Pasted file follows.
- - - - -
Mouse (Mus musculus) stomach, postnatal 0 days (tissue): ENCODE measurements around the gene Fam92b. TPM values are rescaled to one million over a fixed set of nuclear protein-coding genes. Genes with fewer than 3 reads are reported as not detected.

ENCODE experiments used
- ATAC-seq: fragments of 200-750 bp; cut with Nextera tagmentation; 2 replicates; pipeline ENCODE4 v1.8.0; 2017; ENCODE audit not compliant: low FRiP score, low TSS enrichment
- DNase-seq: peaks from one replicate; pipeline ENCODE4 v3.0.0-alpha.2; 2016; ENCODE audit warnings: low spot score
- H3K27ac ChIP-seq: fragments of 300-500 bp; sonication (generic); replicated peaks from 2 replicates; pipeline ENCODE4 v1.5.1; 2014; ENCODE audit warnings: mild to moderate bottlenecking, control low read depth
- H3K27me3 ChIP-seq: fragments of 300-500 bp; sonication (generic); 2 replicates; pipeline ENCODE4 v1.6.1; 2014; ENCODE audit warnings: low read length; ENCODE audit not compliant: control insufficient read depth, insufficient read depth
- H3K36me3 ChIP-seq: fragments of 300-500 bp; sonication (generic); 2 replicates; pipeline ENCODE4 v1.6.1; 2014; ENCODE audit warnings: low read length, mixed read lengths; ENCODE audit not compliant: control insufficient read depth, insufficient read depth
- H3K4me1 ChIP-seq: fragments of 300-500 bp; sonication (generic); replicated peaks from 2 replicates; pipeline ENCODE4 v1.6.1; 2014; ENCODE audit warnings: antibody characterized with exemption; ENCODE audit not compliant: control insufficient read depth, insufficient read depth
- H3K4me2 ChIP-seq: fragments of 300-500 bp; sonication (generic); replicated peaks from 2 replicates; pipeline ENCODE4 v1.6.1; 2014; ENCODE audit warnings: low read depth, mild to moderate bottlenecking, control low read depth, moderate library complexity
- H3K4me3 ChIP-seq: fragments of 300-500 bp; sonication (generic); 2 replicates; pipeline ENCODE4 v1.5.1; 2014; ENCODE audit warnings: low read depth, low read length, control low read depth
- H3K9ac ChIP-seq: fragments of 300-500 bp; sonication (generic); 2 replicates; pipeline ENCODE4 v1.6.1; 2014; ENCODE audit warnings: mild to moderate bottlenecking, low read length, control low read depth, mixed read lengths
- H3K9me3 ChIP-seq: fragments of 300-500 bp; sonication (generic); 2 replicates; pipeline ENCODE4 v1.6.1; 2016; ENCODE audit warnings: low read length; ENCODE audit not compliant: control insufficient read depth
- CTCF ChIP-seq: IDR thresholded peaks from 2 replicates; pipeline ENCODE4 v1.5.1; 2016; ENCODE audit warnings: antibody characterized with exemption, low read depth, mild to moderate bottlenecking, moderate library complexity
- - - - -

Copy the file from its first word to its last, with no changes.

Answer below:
Mouse (Mus musculus) stomach, postnatal 0 days (tissue): ENCODE measurements around the gene Fam92b. TPM values are rescaled to one million over a fixed set of nuclear protein-coding genes. Genes with fewer than 3 reads are reported as not detected.

ENCODE experiments used
- ATAC-seq: fragments of 200-750 bp; cut with Nextera tagmentation; 2 replicates; pipeline ENCODE4 v1.8.0; 2017; ENCODE audit not compliant: low FRiP score, low TSS enrichment
- DNase-seq: peaks from one replicate; pipeline ENCODE4 v3.0.0-alpha.2; 2016; ENCODE audit warnings: low spot score
- H3K27ac ChIP-seq: fragments of 300-500 bp; sonication (generic); replicated peaks from 2 replicates; pipeline ENCODE4 v1.5.1; 2014; ENCODE audit warnings: mild to moderate bottlenecking, control low read depth
- H3K27me3 ChIP-seq: fragments of 300-500 bp; sonication (generic); 2 replicates; pipeline ENCODE4 v1.6.1; 2014; ENCODE audit warnings: low read length; ENCODE audit not compliant: control insufficient read depth, insufficient read depth
- H3K36me3 ChIP-seq: fragments of 300-500 bp; sonication (generic); 2 replicates; pipeline ENCODE4 v1.6.1; 2014; ENCODE audit warnings: low read length, mixed read lengths; ENCODE audit not compliant: control insufficient read depth, insufficient read depth
- H3K4me1 ChIP-seq: fragments of 300-500 bp; sonication (generic); replicated peaks from 2 replicates; pipeline ENCODE4 v1.6.1; 2014; ENCODE audit warnings: antibody characterized with exemption; ENCODE audit not compliant: control insufficient read depth, insufficient read depth
- H3K4me2 ChIP-seq: fragments of 300-500 bp; sonication (generic); replicated peaks from 2 replicates; pipeline ENCODE4 v1.6.1; 2014; ENCODE audit warnings: low read depth, mild to moderate bottlenecking, control low read depth, moderate library complexity
- H3K4me3 ChIP-seq: fragments of 300-500 bp; sonication (generic); 2 replicates; pipeline ENCODE4 v1.5.1; 2014; ENCODE audit warnings: low read depth, low read length, control low read depth
- H3K9ac ChIP-seq: fragments of 300-500 bp; sonication (generic); 2 replicates; pipeline ENCODE4 v1.6.1; 2014; ENCODE audit warnings: mild to moderate bottlenecking, low read length, control low read depth, mixed read lengths
- H3K9me3 ChIP-seq: fragments of 300-500 bp; sonication (generic); 2 replicates; pipeline ENCODE4 v1.6.1; 2016; ENCODE audit warnings: low read length; ENCODE audit not compliant: control insufficient read depth
- CTCF ChIP-seq: IDR thresholded peaks from 2 replicates; pipeline ENCODE4 v1.5.1; 2016; ENCODE audit warnings: antibody characterized with exemption, low read depth, mild to moderate bottlenecking, moderate library complexity